Libya Struggles to Control Illegal Oil Sales as Russia Sneaks into Growing Power Vacuum

FILE - In this Feb. 26, 2011, file photo, a Libyan man works at a refinery inside the Brega oil complex in Brega, eastern Libya. Libyan officials said Saturday, Sept. 7, 2013, oil exports have plunged to less than 10 percent of their pre-war levels. An official at Libya's National …
AP Photo/Hussein Malla, File

The competing governments of Libya – the Government of National Accord (GNA) in Tripoli and the dissenting House of Representatives (HoR) in Tobruk – are struggling to maximize production at the Libyan National Oil Corporation (NOC) while limiting illegal side deals that are cannibalizing the NOC.

Libya’s NOC has struggled to keep oil production and refining at sustainable levels as Libya’s official governments vie for power against a variety of local militias and terrorist organizations, including the Islamic State and al-Qaeda.

The GNA is the official, United-Nations-approved government of Libya, the first since the fall of dictator Muammar Qaddafi in 2011. The HoR was once a rival government, later the UN-approved legislature of the GNA. It has since issued a vote of “no confidence” against the GNA last August. The HoR counts on support from Field Marshal Khalifa Haftar and his Libyan National Army (LNA), a Qaddafi-era military leader that developed a reputation as one of the strongest anti-jihadi players in the political field. Under Haftar’s control, NOC plants have significantly increased production.

Haftar suffered a crippling defeat this month when the Benghazi Defence Brigades (BDB), an Islamist militia formed to defeat Haftar, seized two major oil ports in Es Sider and Ras Lanuf, which jointly processed 600,000 barrels per day. The NOC’s limited ability to process oil has triggered a slight international rise in oil prices as well as damaging the little that remains of the Libyan economy post-Qaddafi.

On Sunday, the NOC announced that it had identified attempts to illegally sell Libyan oil on the international market and is acting to cut that supply. “NOC identified a group of individuals abusing the current status of political division in Libya by entering into illegal contracts with unknown or unqualified companies,” the organization said in a statement. “These individuals, and others associated with them, have offered Libyan crude oil for sale at huge discounts below the official selling price (OSP).”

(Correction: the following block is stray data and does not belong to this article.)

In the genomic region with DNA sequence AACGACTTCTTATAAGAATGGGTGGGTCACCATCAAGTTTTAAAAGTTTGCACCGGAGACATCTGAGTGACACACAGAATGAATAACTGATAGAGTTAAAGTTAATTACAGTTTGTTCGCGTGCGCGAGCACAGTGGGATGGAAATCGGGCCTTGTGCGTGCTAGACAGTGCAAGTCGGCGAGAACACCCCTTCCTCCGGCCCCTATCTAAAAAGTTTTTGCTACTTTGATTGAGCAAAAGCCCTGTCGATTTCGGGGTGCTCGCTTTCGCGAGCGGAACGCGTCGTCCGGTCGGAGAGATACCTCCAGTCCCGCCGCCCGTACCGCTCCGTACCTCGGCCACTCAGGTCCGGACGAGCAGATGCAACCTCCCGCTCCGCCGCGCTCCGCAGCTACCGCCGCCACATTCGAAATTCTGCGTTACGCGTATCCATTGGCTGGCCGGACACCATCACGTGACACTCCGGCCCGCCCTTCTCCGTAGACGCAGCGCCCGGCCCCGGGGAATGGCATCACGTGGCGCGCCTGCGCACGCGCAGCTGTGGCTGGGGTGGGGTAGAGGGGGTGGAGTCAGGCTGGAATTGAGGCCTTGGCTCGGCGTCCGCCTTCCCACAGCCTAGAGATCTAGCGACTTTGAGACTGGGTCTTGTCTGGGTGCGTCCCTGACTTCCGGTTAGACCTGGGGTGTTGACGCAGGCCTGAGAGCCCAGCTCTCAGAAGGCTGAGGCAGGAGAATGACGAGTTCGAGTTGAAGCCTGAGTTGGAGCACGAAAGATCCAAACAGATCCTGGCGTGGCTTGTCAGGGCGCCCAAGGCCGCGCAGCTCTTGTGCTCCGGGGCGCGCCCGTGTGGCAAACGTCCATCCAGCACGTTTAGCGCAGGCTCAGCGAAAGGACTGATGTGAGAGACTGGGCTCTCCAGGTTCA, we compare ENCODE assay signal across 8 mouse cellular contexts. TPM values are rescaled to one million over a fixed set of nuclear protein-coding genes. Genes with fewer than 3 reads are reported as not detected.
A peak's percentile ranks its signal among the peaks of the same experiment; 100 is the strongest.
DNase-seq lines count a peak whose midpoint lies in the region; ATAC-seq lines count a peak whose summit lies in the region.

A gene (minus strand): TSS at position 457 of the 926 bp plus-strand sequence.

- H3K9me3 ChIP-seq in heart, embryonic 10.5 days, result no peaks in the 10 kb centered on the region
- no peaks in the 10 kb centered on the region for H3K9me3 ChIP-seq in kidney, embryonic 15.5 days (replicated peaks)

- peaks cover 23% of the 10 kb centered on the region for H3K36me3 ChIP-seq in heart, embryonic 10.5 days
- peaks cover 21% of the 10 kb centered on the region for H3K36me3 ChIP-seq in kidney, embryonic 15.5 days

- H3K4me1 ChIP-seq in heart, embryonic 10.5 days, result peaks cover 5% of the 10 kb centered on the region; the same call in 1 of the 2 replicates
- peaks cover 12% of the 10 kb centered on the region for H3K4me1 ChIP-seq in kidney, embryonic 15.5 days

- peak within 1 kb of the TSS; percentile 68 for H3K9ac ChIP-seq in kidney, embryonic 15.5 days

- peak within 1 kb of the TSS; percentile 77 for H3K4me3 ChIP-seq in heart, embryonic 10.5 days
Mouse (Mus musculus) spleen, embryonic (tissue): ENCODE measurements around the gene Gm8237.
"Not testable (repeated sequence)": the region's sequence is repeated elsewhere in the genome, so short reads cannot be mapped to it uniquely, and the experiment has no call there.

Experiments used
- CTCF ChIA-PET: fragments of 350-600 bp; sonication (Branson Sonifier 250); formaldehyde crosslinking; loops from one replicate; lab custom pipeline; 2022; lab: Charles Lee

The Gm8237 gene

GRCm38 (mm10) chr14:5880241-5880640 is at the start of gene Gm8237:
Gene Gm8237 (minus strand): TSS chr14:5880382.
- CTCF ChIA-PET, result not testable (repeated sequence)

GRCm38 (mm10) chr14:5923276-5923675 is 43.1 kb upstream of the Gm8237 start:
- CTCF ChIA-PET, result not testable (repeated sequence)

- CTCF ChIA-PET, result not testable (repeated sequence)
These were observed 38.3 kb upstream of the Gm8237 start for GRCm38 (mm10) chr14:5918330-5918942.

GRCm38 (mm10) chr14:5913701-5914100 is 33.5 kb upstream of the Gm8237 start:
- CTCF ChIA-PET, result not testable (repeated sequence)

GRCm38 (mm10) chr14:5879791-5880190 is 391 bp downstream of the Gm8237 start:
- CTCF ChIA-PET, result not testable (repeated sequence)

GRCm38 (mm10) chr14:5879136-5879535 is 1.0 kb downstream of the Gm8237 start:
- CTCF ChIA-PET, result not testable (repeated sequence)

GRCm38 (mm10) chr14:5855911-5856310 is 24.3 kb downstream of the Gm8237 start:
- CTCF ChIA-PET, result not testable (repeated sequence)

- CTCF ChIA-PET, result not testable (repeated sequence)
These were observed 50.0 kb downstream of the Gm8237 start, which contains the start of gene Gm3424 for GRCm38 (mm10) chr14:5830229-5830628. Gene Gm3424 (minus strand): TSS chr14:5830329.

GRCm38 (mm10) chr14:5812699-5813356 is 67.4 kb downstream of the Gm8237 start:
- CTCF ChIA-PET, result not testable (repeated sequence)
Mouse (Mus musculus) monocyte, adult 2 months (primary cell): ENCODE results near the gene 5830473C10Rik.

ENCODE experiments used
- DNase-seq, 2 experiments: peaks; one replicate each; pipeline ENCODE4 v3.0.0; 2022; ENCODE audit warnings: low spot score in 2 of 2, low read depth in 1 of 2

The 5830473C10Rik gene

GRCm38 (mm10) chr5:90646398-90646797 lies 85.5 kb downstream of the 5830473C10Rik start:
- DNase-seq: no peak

The Reuters report quoting the NOC does not name any illegal actors in particular, other than unspecified “factions in eastern Libya,” which could be either the BDB or tribal militias working to keep the national government from imposing itself on their regions. Some tribal militias, however, have sought an agreement with the LNA in order to avoid being left alone to fight as jihadist groups expand their influence.

The Libyan government is working to empower the NOC, in part by merging some of its responsibilities with the government’s Oil and Gas Ministry, according to the Libya Observer. In a new order, the Presidential Council has commanded the NOC to “take up, in addition to its specializations, the executive plans in the field of oil industry and projects in oil and gas sectors, besides supervising the execution stages after the plans had been approved.”

Haftar’s troops have vowed to recover the oil ports and restore control of the oil trade to the legitimate government of Libya. In an interview published Tuesday with Turkey’s state-run Anadolu Agency, LNA military officer Ali Said confirmed that his forces are seeking to establish themselves in a former Qaddafi military base in order to expand their influence and defeat the BDB.

“Our recent deployments are aimed not only at recapturing strategic oil ports, but also at seizing the Jufra Airbase, from which the Benghazi Defense Brigades are able to strike our forces in the region,” he told Anadolu. His remarks expand upon an LNA statement confirming that Haftar’s troops are currently engaged in the recovery of Ras Lanuf.

In addition to the BDB and local militias, the LNA will have to contend with the Islamic State while receiving aid from Russia, aid that may soon turn into undue influence. LNA officials have confirmed reports from American military officials expressing alarm at the growing Islamic State presence near Sirte. Regarding Russia, the U.S. military has been even more vocal.

U.S. African Command (AFRICOM) commander Marine Gen. Thomas Waldhauser told Congress this month that the situation in Libya was “very concerning” because “Russia is trying to exert influence on the ultimate decision of who becomes, and what entity becomes, in charge of the government inside Libya.”

“In addition to the military side of this, we have seen some recent activities in business ventures, whether its oil, whether its weapons sales,” Gen. Waldhauser noted.
Bill Roggio, the managing editor of the Long War Journal, told CNN this week that the U.S. has reason to fear “growing Russian imperialism,” particularly given reports of a Russian military presence in Libya and Egypt. The Kremlin has denied the presence of any Russian soldiers in Libya.